Finally, it was time for the biathlon. I went back to the observation deck, where the judges took their places at the tables and observers lined up behind them—each with a binocular telescope.
“Armor units to starting positions!” This was heard on the walkie-talkies. Multi-colored tanks came to life, roared and became shrouded in a cloud of smoke.
“Here we go!” the commentator shouted wildly.
Having easily passed the “snake” test, the tanks lined up at the firing line and began to charge their guns with anti-tank ammunition. The first target was a full-size, mock-up tank. It stood at a distance of 1.5 miles from where we were standing, and, in my opinion, it was impossible to see.
Apparently, the crew of the red tank shared my opinion: In three shots, the tank did not hit the target even once, and was sent to the “penalty circle.”
Meanwhile, the other tanks were already overcoming other obstacles: the fording site, the treadway bridge and an escarpment. All was going well and the tanks began attacking the second target—a mock-up helicopter. They shot at it from a distance of 5,250 feet, using anti-aircraft machine guns.
In the third round, the green and blue tanks managed to pass part of the way moving side-by-side, with one almost cutting in front of the other. The commentator was delighted, but the faces of the judges showed disapproval.
The tanks had shot at the third target (which was in the shape of a hut), passed over the rest of the circuit and lined up in front of the command post. The leader of the test run became the yellow tank, which passed through all the stages in 5 minutes and 28 seconds.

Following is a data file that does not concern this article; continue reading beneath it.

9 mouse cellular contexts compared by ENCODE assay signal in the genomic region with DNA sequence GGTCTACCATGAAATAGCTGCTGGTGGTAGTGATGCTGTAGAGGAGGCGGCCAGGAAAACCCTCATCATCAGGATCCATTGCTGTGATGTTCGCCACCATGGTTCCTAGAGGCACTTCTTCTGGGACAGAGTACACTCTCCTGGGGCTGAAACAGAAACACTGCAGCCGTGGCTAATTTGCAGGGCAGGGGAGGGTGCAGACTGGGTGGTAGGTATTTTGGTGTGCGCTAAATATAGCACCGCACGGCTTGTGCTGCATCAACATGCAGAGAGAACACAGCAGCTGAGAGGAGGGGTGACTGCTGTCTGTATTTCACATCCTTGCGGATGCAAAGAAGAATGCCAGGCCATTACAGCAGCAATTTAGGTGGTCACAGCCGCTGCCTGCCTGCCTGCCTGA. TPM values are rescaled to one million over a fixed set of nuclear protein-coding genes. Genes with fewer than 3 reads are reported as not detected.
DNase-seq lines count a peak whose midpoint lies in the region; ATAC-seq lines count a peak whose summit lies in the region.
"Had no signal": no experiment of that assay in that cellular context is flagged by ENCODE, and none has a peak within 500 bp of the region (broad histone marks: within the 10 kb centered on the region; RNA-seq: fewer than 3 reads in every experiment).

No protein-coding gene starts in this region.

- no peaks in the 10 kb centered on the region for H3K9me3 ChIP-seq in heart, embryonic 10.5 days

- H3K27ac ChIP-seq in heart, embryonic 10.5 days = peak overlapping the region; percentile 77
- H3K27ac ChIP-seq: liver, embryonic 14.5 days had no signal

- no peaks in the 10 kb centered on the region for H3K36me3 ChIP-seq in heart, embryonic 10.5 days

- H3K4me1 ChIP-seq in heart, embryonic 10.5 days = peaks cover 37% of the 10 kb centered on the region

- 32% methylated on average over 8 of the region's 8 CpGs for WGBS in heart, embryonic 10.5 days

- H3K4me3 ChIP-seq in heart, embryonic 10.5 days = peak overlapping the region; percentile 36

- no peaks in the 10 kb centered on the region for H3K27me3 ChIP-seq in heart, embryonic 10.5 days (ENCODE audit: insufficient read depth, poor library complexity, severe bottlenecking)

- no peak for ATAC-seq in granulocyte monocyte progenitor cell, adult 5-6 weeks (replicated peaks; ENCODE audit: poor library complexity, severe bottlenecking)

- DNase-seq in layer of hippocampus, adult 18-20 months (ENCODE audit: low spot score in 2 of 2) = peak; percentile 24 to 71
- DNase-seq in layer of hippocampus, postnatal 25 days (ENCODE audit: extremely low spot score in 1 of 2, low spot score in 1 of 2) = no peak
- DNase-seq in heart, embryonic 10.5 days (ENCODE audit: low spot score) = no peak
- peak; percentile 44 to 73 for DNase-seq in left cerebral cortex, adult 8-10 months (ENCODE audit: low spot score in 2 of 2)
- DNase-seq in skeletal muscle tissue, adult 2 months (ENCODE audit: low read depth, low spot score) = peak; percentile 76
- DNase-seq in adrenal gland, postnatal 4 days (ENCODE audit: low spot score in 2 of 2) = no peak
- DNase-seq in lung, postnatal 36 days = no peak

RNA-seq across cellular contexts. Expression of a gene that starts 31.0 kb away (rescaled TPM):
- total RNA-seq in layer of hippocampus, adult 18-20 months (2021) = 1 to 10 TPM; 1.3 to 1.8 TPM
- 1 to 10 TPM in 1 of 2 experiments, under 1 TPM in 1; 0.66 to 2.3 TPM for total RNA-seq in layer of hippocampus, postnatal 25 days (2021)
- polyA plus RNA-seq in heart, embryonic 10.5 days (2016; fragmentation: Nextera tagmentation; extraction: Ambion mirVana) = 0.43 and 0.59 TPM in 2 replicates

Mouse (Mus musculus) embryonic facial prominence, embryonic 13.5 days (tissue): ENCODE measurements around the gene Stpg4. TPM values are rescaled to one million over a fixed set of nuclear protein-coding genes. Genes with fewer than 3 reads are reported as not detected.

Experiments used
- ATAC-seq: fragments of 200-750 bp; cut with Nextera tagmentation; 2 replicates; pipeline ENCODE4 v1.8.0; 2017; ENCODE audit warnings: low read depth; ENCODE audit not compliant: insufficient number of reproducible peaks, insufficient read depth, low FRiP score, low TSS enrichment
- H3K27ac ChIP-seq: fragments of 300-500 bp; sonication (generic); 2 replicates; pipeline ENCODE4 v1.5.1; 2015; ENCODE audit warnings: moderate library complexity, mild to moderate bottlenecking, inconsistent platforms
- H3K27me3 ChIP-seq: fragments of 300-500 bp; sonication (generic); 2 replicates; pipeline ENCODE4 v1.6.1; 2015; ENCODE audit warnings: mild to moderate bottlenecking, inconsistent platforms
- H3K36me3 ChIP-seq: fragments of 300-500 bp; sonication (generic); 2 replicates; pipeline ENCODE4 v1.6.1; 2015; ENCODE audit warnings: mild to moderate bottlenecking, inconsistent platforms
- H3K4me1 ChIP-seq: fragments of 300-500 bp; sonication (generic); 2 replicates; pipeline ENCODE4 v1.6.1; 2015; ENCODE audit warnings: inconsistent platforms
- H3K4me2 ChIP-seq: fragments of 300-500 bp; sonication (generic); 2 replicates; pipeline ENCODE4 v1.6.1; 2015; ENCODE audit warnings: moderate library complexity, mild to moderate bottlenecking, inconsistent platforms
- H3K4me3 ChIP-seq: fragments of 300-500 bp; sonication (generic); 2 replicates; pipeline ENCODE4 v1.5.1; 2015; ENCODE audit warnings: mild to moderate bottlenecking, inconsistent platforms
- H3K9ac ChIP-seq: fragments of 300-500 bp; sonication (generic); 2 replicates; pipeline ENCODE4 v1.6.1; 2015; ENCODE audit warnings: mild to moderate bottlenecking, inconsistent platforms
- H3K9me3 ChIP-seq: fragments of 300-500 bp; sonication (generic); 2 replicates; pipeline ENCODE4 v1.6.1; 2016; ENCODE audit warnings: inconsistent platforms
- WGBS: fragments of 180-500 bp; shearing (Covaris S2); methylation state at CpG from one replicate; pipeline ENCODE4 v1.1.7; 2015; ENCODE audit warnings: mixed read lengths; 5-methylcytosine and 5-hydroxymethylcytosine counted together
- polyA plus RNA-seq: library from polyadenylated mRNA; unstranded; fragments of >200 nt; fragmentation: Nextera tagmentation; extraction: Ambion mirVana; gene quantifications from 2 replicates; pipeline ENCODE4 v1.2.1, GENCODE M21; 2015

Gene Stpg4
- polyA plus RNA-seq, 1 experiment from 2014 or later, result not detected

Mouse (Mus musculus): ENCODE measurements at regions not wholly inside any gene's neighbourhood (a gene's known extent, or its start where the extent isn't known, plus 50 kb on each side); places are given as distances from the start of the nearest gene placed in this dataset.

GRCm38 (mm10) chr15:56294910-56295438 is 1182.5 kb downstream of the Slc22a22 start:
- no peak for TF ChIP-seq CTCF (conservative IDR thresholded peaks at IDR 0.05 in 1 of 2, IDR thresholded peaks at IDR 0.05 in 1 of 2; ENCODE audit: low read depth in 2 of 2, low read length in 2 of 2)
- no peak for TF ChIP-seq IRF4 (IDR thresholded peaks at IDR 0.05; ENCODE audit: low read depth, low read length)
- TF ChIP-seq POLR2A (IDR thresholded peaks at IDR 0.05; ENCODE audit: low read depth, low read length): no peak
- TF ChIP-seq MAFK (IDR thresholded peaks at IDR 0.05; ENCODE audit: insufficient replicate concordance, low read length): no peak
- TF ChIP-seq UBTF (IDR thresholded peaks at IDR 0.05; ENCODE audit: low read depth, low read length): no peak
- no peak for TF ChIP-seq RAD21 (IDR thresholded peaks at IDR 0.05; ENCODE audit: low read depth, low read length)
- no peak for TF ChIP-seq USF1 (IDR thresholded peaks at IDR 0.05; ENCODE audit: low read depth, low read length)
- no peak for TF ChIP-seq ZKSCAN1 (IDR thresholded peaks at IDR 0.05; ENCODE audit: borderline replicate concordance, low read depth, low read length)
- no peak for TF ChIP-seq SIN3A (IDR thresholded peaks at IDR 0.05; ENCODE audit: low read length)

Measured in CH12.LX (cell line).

“Well done, men!” exulted the commentator.
One-by-one, the tank crews came out through the hatches, ran across the parade ground and lined up at the entrance to the command center. From the observation deck, we could see their heads in round helmets, swaying like sunflowers.
When I came down from the tower, the silhouettes of tank crews were visible on the slope of the mound. After this difficult test, they started returning to their units. Bickering, they went out of sight.
The parade ground became completely deserted; there remained standing only a lonely army tent with a thrown-back canopy. It was dark inside, while, outside, a banner that read, “Welcome to the Armed Forces of the Russian Federation!” was fluttering in the wind.
Gen. Sergei Shoigu, defense minister of the Russian Federation, congratulated the winners of the first All-Army Tank Biathlon Competitions and expressed his hope that such competitions will become a tradition, as well as a powerful factor in strengthening ties of friendship and trust between the states. “Hopefully, more teams will participate next year. In any case, our colleagues from the U.S. and Italy have responded to our invitations, and we are waiting for a response from Germany,” said the minister, noting that, if these countries participate, this would become “quite a different competition.”
and rewritten. First published in Russian in Vedomosti.